“Queenslanders know how to deal with a flood. Queenslanders know how to deal with a cyclone. Most Queenslanders know how to deal with bushfires,” she says. “But extreme heat is the one where our minds are in the wrong spot.”

Climate Justice Observatory’s “Cruel Summer” campaign, launched this week, is championing a string of policy reforms, including a calibrated warning system for heat, like there is for bushfires and cyclones. It calls for the creation and expansion of public “cool havens”, which would act like a cyclone shelter or a fire bunker in the case of heatwaves, whether that be extending library hours or community centres so that those experiencing energy poverty aren’t left to swelter in their own homes. Pregnant women should be better educated on the dangers to their unborn children and homeless people sheltered from deadly extremes, it says. And there should be chief heat officers to coordinate the states’ responses, just as their health equivalents did during the pandemic.

All this will require a cultural shift that recognises the dangers of extreme heat – which is what has brought Harris Rimmer to Birdsville to learn from people for whom managing heat is so commonplace it barely rates a mention.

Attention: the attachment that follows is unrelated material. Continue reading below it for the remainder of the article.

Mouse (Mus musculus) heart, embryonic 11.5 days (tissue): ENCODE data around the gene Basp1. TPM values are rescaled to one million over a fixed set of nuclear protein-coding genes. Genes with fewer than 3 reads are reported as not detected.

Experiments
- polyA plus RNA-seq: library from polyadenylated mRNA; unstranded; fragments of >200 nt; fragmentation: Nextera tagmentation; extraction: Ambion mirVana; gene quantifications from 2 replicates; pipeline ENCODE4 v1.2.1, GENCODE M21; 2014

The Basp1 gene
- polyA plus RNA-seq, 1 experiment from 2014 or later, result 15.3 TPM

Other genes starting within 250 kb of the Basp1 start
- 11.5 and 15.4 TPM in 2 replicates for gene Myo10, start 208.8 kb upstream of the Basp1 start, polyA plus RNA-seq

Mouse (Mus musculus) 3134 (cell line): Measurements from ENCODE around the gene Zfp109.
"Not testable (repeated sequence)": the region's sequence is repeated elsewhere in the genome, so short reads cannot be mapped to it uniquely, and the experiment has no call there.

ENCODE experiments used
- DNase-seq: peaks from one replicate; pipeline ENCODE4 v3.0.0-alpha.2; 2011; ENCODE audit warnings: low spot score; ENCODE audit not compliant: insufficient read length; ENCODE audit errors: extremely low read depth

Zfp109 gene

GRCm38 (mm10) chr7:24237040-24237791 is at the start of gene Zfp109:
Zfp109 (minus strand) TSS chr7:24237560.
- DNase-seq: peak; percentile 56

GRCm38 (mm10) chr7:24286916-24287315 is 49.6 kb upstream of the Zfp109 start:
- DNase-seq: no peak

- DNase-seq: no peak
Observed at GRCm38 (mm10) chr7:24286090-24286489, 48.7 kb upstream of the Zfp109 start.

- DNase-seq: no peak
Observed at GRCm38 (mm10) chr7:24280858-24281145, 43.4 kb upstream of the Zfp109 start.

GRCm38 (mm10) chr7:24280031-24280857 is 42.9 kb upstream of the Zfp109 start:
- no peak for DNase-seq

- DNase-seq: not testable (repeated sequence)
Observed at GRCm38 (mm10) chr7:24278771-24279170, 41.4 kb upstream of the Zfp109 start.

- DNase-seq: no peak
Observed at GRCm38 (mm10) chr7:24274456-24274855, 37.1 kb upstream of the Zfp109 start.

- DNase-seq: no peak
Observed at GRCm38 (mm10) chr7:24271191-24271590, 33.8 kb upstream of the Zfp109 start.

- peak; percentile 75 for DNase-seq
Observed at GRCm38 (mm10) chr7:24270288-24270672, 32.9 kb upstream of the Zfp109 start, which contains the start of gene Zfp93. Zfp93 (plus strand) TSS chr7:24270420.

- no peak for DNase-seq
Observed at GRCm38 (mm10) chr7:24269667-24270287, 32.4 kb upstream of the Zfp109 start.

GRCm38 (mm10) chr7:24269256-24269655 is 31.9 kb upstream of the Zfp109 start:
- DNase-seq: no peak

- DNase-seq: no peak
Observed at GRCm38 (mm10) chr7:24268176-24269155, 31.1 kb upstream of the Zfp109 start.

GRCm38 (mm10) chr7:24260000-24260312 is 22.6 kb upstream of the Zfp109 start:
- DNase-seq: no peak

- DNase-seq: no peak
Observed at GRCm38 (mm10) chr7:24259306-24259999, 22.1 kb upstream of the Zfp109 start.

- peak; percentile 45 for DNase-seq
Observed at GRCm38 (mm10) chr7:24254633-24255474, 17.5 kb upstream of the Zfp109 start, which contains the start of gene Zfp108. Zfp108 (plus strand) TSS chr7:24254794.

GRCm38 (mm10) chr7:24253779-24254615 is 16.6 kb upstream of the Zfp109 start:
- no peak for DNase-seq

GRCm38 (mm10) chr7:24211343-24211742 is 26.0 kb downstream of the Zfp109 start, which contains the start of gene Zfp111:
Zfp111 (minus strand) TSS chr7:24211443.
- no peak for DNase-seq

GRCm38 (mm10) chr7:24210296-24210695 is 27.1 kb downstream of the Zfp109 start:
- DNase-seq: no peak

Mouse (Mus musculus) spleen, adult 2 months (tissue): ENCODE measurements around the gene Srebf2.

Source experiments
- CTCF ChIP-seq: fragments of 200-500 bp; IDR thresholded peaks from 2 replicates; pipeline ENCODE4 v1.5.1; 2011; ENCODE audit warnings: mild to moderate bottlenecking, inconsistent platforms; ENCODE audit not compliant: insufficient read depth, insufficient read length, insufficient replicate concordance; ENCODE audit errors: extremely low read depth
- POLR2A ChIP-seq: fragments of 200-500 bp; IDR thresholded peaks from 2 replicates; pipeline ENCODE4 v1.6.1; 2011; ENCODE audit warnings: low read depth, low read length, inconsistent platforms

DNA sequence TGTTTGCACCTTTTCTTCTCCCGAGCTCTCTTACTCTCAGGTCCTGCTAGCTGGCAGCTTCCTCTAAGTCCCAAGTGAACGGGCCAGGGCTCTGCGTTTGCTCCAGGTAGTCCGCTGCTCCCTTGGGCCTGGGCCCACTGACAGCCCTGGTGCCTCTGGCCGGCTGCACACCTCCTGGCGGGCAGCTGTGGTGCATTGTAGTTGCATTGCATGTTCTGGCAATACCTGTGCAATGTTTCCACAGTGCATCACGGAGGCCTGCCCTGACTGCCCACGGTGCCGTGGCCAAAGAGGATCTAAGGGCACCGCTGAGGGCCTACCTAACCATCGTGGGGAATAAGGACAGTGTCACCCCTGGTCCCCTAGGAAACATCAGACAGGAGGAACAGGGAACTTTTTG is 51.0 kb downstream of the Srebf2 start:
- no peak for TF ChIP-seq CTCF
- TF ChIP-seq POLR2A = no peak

For thousands of years, people here on the edge of the Simpson Desert either learned to take its extreme climate in their stride, fled or perished.

Heat pervades so much of daily life during summer it barely rates a mention until the bitumen of the road starts to twinkle, indicating that it is literally melting – a point at which it will stick to shoes, melt thongs, start to boil tap water and allow locals to concede that, yes, it is a little warm.

Extreme heat can be deadly in Birdsville if precautions aren’t taken.

As well as learning from locals, Harris Rimmer has come to town with an interactive map developed by her team which allows Queenslanders to see how much hotter climate scientists believe their homes will become over coming years and decades.